Once you’ve gone through and activated your agent you can begin to venture into New York properly. The introduction stage takes you through a fairly short sortie to help stabilize Brooklyn and further familiarize you with the structure and gameplay of The Division. Early on you’ll notice something that has got a lot of reviewers and players frustrated – the enemies take a good hail of bullets before going down for the count. Disdainfully referred to as “bullet sponges”, these enemies can sometimes be unfairly difficult to take down; at the same time a few well placed shots from a thug on the street can put leave your screen flashing red, the fevered heartbeat sound in the background getting louder and louder as you inch closer to death. The difficulty scale can take some getting used to, but more often than not players find themselves going through some of the introductory stages to grind XP and gain a few levels to help cushion the blow.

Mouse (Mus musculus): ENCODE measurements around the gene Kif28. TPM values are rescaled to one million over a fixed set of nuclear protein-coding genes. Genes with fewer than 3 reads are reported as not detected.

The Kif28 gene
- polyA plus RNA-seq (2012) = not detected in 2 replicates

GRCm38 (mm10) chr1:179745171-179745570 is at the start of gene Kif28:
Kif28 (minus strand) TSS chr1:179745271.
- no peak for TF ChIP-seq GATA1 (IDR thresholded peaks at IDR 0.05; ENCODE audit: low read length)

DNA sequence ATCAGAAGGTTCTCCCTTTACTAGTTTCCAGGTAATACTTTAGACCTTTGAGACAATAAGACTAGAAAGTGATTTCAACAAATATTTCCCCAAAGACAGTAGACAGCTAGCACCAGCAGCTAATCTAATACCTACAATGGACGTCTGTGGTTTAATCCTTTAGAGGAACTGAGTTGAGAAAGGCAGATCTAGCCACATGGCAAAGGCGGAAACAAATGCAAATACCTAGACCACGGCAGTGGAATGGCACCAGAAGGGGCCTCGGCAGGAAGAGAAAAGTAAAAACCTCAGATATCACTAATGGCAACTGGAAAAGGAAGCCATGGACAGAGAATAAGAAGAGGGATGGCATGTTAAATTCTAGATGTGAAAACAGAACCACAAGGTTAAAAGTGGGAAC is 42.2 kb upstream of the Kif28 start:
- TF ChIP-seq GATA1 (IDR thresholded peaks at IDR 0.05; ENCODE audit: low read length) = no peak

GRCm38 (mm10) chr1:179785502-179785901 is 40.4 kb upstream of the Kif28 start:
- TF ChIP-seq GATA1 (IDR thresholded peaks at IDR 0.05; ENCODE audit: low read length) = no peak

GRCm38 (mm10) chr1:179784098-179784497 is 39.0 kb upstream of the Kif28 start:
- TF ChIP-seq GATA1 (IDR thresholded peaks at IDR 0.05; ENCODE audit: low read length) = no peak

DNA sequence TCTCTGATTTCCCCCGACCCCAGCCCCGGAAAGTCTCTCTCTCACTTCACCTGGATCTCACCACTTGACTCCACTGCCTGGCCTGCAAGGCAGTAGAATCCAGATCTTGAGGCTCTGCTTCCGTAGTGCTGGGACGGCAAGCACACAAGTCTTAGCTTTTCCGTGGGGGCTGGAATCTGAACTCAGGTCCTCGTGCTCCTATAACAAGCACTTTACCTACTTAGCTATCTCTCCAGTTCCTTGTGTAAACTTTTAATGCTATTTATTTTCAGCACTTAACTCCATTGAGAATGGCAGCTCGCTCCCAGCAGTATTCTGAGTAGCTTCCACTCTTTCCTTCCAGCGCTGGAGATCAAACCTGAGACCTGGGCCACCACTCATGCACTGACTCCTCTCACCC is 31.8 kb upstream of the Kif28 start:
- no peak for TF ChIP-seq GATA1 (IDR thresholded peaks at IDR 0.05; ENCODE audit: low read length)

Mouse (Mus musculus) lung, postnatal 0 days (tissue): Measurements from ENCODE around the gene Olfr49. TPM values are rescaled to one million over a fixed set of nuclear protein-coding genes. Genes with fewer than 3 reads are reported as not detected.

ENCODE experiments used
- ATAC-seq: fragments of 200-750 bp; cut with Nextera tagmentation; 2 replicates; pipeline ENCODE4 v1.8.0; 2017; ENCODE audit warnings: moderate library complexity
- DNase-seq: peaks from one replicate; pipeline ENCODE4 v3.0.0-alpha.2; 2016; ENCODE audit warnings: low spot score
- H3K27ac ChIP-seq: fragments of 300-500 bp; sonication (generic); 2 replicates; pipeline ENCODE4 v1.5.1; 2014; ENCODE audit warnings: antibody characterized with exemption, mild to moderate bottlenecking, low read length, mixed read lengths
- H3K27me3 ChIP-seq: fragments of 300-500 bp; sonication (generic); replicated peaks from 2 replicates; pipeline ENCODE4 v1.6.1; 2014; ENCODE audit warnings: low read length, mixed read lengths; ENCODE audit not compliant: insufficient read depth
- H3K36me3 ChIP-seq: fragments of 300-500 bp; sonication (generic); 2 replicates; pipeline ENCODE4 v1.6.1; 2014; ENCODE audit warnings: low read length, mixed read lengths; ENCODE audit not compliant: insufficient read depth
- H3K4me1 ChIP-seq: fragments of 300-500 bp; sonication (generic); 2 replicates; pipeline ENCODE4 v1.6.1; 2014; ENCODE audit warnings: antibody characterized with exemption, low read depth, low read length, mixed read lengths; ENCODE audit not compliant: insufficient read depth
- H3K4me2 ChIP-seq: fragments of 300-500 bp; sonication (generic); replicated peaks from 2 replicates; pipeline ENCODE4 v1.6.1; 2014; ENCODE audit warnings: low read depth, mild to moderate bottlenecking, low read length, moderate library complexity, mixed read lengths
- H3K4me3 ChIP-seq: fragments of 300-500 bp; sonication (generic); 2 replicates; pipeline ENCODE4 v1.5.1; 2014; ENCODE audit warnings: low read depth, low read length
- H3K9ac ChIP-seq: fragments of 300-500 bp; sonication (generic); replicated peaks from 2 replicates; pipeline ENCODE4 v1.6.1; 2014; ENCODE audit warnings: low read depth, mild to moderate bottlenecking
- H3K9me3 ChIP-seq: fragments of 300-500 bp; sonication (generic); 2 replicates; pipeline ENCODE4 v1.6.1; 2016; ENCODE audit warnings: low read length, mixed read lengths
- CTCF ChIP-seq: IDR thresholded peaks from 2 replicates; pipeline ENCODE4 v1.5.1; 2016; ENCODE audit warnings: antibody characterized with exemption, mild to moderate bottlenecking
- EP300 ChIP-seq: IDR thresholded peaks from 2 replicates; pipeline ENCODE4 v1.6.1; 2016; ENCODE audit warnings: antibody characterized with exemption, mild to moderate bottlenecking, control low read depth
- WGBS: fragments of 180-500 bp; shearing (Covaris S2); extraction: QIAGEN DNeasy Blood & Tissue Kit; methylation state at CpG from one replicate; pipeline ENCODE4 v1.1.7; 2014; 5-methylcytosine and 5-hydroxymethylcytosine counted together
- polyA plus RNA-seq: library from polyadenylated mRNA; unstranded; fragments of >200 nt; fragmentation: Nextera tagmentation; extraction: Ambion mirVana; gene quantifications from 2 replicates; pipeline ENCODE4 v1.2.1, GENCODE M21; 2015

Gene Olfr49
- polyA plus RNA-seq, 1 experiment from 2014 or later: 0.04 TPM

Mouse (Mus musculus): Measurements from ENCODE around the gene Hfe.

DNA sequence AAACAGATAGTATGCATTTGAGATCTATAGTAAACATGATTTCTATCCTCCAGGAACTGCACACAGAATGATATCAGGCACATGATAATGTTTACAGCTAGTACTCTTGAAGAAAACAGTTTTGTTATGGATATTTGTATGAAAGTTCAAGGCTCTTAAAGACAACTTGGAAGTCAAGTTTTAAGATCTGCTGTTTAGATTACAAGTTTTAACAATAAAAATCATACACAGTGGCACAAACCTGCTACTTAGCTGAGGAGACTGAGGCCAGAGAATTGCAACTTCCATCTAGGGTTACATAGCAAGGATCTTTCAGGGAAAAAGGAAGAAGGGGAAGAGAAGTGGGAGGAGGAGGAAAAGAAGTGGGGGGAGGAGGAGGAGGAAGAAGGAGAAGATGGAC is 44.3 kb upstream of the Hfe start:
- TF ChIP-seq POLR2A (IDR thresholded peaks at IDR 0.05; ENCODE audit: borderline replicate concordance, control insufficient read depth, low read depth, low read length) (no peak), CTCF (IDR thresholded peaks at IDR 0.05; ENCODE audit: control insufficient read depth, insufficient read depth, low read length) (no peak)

The inventory system echoes Destiny and other MMO titles – you have two primary weapon slots and a sidearm, and you also get the opportunity to equip multiple skills that can be set to enhance your defenses, health or offensive capabilities. There are various armor slots, and your weapons also have modification options including extended magazines and optimized muzzles/barrels. Useless equipment can be broken down into “junk” and used for further upgrades or you can sell the parts for newer equipment. Nothing too groundbreaking here, but it does feel distinct – and the menus have a sharp, futuristic design, which I like.